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It is not in order; the report not having been printed cannot be the subject of debate.
Henry Wade Rogers, of Connecticut:
The resolution which I understand Judge Parker wishes to offer is not endorsing any request which the committee makes; I respectfully submit that it is in order.
While the ruling stands, yet if there is no objection the resolution may be read. The Chair hearing no objection, Judge Parker may read the resolution.
Alton B. Parker, of New York:
It is not at all necessary. It is a matter of no consequence to me, but I thought it was simply courteous to the committee. The resolution reads:
"Resolved, That the American Bar Association approve the action of the Committee on Legal Education and Admissions to the Bar in inviting the Carnegie Foundation to make an investigaton into the subject of legal education and admissions to the Bar, and it is gratified to learn that the invitation has been accepted, and the investigation is now under way.”
The Chair must rule that the resolution does refer to the report of the committee in that it approves the report; therefore, it is manifestly out of order. The Chair so rules.
Nathaniel W. Ladd, of Massachusetts:
Do I understand the Chair to rule that no other business except that laid down on the program is germane at this time?
We are in the order of receiving reports of committees. It is a fixed rule that reports of committees in order to be considered at a regular meeting of the Association must be printed in advance of the meeting. The reason is that members may know in advance what they are to be called upon to approve or disapprove.
Nathaniel W. Ladd, of Massachusetts:
I entirely agree with the Chair, but I hope the resolution may be considered at the proper time,
Selden P. Spencer, of Missouri:
I desire to offer the following resolution:
"Resolved, That the American Bar Association expresses its gratitude to the Carnegie Foundation for its contemplated investigation into the subject of legal education and admissions to the Bar."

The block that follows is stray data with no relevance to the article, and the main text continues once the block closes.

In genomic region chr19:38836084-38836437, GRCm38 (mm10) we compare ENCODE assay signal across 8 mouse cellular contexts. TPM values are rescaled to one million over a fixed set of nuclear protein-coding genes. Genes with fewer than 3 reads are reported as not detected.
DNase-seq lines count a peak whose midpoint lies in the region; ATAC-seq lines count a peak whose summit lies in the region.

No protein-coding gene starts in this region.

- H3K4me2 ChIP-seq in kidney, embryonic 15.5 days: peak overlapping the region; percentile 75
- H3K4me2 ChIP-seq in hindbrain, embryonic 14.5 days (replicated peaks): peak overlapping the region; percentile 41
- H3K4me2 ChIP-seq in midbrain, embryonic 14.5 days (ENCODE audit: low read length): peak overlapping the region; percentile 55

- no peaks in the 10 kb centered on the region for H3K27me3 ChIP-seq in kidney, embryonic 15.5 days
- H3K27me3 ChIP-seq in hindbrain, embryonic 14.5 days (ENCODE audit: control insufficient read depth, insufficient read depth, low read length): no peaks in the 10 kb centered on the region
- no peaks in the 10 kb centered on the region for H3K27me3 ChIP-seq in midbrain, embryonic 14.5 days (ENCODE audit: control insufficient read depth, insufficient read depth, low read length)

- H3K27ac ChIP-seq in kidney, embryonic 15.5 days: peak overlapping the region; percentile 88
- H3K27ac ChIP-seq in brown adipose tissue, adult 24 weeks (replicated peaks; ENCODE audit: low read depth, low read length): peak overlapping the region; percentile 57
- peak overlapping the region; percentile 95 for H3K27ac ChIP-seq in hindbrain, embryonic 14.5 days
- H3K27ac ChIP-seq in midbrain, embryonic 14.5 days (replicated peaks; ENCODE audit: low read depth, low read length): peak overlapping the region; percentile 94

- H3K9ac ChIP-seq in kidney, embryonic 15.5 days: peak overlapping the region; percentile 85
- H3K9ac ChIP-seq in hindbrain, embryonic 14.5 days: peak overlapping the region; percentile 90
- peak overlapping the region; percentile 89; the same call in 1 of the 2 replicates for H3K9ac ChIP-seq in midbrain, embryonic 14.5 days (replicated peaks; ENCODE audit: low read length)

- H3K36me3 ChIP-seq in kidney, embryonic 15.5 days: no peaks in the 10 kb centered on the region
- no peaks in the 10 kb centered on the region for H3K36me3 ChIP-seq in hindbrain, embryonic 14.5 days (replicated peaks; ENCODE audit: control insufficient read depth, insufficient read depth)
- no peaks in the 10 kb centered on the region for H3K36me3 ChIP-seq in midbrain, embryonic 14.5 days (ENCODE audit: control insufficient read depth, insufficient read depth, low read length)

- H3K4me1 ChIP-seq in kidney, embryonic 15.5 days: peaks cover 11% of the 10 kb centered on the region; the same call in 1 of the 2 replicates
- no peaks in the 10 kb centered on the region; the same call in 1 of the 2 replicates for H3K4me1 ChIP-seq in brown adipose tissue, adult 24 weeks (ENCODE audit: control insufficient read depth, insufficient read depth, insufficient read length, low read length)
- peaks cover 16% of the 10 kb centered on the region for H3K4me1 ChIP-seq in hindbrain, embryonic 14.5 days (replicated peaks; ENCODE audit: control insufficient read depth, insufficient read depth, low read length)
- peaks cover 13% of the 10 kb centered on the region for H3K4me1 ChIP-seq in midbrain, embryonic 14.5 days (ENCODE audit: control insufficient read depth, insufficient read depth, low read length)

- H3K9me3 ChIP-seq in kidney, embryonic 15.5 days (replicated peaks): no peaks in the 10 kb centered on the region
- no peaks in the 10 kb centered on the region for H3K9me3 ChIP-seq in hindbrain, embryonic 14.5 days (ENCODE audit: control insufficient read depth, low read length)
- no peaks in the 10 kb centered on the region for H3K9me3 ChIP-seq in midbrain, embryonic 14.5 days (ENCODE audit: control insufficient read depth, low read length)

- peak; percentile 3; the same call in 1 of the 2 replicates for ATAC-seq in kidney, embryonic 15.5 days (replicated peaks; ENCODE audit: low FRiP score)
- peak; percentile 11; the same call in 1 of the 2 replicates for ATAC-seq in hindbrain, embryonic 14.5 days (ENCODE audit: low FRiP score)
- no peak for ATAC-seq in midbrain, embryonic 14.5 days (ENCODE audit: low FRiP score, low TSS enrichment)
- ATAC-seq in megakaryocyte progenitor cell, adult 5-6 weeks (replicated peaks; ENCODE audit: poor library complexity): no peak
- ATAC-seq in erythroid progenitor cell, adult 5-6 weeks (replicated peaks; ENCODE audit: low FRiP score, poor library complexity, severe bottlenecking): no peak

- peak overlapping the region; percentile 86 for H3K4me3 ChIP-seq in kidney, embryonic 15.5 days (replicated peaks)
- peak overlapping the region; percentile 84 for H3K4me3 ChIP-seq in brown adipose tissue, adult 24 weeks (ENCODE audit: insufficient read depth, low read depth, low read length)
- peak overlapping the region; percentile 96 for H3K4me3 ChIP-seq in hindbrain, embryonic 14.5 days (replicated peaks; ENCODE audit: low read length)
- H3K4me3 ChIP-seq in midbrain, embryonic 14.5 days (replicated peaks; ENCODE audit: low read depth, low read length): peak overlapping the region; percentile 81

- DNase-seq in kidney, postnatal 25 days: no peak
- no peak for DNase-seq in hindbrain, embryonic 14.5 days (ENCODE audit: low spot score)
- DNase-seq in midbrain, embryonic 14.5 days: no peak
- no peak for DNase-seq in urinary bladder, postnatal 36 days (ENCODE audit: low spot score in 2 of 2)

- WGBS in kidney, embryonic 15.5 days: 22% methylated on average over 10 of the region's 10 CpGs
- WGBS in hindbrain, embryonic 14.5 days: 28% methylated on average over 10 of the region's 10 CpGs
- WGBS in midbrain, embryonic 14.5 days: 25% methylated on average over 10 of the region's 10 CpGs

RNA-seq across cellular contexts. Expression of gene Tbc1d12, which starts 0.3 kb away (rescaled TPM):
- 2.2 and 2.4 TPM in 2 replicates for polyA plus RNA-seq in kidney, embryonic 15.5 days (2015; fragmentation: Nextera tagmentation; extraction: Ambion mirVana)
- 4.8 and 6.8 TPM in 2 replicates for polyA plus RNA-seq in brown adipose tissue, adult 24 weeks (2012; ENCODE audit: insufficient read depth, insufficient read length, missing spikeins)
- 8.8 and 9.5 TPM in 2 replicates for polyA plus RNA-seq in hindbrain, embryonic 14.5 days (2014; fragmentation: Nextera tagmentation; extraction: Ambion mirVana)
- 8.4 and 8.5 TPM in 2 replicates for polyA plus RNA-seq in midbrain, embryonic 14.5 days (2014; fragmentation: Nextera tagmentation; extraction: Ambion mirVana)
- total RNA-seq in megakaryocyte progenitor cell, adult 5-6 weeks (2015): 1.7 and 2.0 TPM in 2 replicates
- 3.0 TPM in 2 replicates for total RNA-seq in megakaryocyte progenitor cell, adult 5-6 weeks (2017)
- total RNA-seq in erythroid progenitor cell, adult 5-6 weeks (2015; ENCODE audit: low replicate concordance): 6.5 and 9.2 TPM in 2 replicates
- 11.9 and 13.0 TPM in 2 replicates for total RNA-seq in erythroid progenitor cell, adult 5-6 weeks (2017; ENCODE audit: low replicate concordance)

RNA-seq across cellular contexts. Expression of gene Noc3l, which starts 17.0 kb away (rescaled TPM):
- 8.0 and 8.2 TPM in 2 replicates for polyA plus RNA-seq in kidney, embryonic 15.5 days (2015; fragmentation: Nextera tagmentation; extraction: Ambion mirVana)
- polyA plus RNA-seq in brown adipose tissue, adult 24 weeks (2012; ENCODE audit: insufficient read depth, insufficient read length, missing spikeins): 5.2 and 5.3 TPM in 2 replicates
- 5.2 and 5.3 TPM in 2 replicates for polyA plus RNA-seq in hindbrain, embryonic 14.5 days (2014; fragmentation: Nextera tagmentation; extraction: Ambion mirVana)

This resolution does not refer to the report of the committee, and I think it is, therefore, in order.
The Chair rules that it is not in order. It is an evasion of the point.
The report of the Committee on Commercial Law.
Francis B. James, of Ohio:
Your Committee on Commercial Law has filed a printed report, first, upon Bills of Lading, second, upon Bankruptcy.
The report as to Bills of Lading recommends the passage of what is known as the Pomerene bill now pending in the United States Senate. A year ago your committee favorably reported on the Pomerene bill which had just passed the United States Senate. The new bill differs in no material respect from the bill endorsed by this Association a year ago, with the exception that the Pomerene bill then endorsed contained a provision for a rigid form of bill of lading. At the suggestion of the Interstate Commerce Commission, sections 2 and 3, making the form rigid, were eliminated, so that the form will be remitted to the Interstate Commerce Commission under the Act of June 18th, 1910, to prescribe a reasonable form of a bill of lading if the carriers do not do so. Now, our report is practically a repetition of the report last year as to the Pomerene bill.
In respect of bankruptcy, the Association has repeatedly endorsed the policy of a National Bankrupt Act. In every meeting of Congress, bills have been introduced for a repeal of
the statute. In the first session of the 63d Congress three bills were introduced for this purpose, and the committee recommends the adoption of a resolution expressing continued confidence in a National Bankrupt Act, and that these three bills should be defeated.
There are also four bills pending for the amendment of the Bankrupt Act. The committee has given some thought to the amendments, and has recommended further time for their consideration. It was thought that to consider them now and to attempt amendment might jeopardize the act itself. I move that the recommendations of the committee be concurred in.
The motion was seconded.
W. O. Hart, of Louisiana:
I ask that the questions be separated.